The Chief Executive of The Property Institute is predicting that Auckland median house prices could double by 2026 or 2027.
That would give a median price of around $1.7 million in Auckland, compared to the REINZ's April median of $850,000.
Property Institute Chief Executive Ashley Church based his prediction on mortgage data supplied by property analytics company Valocity, which suggested the residential property market peaked in 2016.
"Almost without exception, the number of mortgages uplifted by every buyer group [including investors, first home buyers and existing property owners refinancing], peaked in 2016 and has dropped away since then," Church said.
"That's the clearest indication yet of when we reached the top of the market.
"We know from experience that property values roughly double in Auckland every 10 to 12 years, and based on this rule of thumb, I'm of the view that the next cycle will start in 2021/2022 and by 2026 or 2027 the median house price in Auckland could be around twice what it is now," he said.
However the Valocity report also shows a split in home buying patterns between Auckland and the rest of the country, especially for first home buyers.
It shows that across the entire country, 39,000 new mortgages were taken out by first home buyers in the 12 months to march 2014, but by the 12 months to March this year, that number had declined to 32,000 (-18%).
But in Auckland the number of new mortgages taken out by first home buyers had declined by a third, from 15,000 to to 10,000.
Which means the number of mortgages being taken out by first home buyers in Auckland declined by almost double the national average between 2014 and 2018.
When the Auckland figures are removed from the national total, this shows that mortgages taken out in the rest of the country excluding Auckland dropped from 24,000 to 22,000, a decline of just 8%.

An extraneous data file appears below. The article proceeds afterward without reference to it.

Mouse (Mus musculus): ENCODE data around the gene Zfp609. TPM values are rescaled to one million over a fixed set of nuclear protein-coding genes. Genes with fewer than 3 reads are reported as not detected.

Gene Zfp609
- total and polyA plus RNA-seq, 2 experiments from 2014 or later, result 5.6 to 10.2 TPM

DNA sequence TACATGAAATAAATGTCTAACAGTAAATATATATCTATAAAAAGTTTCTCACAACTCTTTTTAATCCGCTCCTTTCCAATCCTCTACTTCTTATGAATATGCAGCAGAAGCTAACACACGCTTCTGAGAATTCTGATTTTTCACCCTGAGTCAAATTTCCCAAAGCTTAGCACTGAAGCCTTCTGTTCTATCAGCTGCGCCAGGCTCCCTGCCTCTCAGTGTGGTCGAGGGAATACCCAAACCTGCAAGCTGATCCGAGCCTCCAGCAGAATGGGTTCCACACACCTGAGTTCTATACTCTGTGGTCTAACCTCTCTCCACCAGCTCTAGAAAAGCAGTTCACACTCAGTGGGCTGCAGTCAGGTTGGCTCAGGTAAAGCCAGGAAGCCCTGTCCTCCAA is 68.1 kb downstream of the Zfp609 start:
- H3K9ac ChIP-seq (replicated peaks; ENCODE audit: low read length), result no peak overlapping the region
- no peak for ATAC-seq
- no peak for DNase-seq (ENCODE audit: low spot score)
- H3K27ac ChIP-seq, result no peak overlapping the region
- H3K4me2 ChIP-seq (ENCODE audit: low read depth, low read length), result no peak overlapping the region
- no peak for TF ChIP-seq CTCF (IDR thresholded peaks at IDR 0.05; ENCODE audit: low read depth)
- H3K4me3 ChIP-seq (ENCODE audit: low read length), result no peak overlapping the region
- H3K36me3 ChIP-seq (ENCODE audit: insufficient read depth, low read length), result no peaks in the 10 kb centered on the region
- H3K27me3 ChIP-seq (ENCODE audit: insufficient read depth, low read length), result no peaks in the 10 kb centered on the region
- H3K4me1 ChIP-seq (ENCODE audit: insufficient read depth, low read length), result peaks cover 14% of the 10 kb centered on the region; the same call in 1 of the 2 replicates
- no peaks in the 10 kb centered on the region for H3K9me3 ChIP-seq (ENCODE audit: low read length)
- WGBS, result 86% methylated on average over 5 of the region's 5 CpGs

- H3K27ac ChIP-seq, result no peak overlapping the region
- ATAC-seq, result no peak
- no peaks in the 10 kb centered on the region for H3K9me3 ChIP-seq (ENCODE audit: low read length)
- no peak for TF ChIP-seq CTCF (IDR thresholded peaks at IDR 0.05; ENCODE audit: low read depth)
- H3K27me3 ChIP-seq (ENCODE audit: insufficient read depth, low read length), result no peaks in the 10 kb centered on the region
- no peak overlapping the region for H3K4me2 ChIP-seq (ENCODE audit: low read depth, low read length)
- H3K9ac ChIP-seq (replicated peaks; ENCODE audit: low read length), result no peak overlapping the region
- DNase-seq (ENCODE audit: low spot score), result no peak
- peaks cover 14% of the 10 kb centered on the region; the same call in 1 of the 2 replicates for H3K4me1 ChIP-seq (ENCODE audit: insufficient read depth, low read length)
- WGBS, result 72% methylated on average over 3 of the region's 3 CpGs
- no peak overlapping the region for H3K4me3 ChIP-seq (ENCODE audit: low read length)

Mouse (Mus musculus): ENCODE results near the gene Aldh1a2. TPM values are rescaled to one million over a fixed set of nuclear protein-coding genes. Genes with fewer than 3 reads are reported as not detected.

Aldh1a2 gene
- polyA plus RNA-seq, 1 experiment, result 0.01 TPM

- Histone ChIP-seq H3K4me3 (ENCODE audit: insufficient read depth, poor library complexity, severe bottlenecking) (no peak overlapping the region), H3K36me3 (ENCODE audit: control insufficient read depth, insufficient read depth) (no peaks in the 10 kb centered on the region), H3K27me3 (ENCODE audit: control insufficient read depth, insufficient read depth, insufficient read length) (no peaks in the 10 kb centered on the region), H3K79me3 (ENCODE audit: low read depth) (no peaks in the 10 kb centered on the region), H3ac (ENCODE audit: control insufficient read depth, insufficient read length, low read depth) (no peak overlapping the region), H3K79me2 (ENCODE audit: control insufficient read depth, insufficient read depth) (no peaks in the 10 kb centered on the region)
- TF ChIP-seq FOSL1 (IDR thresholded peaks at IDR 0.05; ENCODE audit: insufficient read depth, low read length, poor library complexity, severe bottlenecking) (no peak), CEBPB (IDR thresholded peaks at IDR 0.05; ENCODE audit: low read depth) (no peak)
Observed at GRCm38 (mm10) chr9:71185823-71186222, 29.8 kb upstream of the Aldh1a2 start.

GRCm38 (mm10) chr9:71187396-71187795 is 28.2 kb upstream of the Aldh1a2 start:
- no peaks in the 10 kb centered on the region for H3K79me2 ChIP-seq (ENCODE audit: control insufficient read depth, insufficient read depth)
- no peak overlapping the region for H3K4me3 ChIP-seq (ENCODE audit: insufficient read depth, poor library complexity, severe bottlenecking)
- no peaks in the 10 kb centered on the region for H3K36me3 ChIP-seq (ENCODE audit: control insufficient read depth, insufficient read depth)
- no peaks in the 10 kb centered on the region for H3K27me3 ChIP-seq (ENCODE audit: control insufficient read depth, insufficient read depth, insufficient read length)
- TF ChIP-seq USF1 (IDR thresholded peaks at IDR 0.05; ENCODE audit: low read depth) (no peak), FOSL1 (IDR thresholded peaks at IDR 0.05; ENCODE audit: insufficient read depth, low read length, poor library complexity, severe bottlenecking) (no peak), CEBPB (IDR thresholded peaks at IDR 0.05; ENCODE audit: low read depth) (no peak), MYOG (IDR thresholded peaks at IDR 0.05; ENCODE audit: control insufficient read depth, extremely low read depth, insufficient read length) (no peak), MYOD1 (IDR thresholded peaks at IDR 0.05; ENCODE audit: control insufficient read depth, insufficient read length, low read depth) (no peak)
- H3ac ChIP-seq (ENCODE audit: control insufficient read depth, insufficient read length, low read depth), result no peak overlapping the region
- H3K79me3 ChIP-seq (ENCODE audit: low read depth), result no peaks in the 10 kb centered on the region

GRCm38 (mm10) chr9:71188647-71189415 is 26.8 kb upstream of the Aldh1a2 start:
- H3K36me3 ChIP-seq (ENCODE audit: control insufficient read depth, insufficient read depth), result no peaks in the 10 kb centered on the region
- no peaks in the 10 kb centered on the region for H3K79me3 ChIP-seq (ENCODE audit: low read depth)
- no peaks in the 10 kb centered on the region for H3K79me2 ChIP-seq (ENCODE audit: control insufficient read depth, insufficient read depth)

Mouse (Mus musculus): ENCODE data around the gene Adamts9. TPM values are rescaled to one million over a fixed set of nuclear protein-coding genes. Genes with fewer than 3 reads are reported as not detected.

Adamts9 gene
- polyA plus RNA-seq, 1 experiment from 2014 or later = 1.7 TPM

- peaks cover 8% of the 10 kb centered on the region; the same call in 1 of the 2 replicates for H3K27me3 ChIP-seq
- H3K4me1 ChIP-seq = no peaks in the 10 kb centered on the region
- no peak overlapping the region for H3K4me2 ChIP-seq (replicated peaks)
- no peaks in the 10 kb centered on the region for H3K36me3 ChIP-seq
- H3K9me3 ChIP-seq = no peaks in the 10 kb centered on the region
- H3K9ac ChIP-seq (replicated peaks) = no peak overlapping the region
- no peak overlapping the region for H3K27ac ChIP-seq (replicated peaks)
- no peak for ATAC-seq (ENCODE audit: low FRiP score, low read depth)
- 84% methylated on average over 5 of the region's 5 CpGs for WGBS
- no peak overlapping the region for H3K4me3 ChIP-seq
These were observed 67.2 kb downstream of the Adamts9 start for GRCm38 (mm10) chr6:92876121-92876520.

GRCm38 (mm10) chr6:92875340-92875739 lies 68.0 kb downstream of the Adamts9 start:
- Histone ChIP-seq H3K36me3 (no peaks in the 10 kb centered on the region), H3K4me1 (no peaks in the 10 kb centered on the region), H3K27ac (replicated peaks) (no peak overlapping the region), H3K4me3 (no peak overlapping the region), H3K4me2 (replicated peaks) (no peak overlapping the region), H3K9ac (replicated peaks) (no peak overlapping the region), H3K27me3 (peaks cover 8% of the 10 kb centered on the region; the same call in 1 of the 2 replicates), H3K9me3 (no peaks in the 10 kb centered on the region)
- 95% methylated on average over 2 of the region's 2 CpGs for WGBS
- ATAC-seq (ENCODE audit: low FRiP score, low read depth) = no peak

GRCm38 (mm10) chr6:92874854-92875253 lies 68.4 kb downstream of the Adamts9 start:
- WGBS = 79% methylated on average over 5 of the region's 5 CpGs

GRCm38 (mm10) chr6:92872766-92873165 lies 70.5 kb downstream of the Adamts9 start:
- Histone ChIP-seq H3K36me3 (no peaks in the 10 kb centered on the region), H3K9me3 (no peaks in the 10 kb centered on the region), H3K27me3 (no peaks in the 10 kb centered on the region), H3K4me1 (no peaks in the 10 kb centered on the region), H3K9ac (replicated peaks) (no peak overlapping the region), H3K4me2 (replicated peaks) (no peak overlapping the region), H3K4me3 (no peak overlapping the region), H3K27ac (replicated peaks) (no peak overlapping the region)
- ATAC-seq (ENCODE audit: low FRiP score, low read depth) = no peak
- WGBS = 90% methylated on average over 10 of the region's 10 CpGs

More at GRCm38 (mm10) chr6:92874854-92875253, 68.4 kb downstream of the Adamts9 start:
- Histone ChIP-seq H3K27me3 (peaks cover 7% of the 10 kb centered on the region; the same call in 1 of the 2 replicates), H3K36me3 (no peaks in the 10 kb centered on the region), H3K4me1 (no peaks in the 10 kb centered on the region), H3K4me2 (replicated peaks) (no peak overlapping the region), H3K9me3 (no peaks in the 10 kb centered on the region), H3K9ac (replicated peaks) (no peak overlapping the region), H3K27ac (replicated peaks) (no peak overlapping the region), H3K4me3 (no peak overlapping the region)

So most of the decline of mortgage lending to first home buyers that's occurred over the last four years has been in Auckland, while there's been just a slight dip around the rest of the country.
That is almost certainly a factor of affordability.
According to interest.co.nz's Home Loan Affordability Reports, Auckland and Queenstown are the only parts of the country to have serious affordability issues for typical first home buyers, which housing should still be within reach for first home on median incomes in the rest of the country.
That suggests there is also likely to be a continuing difference in price growth trends between Auckland and the rest of the country, and if prices in Auckland have already reached an affordability limit, prices in Auckland may not grow as quickly as in other parts of the country and could also be at greater risk of suffering a price correction at some stage, particularly if mortgage interest rates start to rise.
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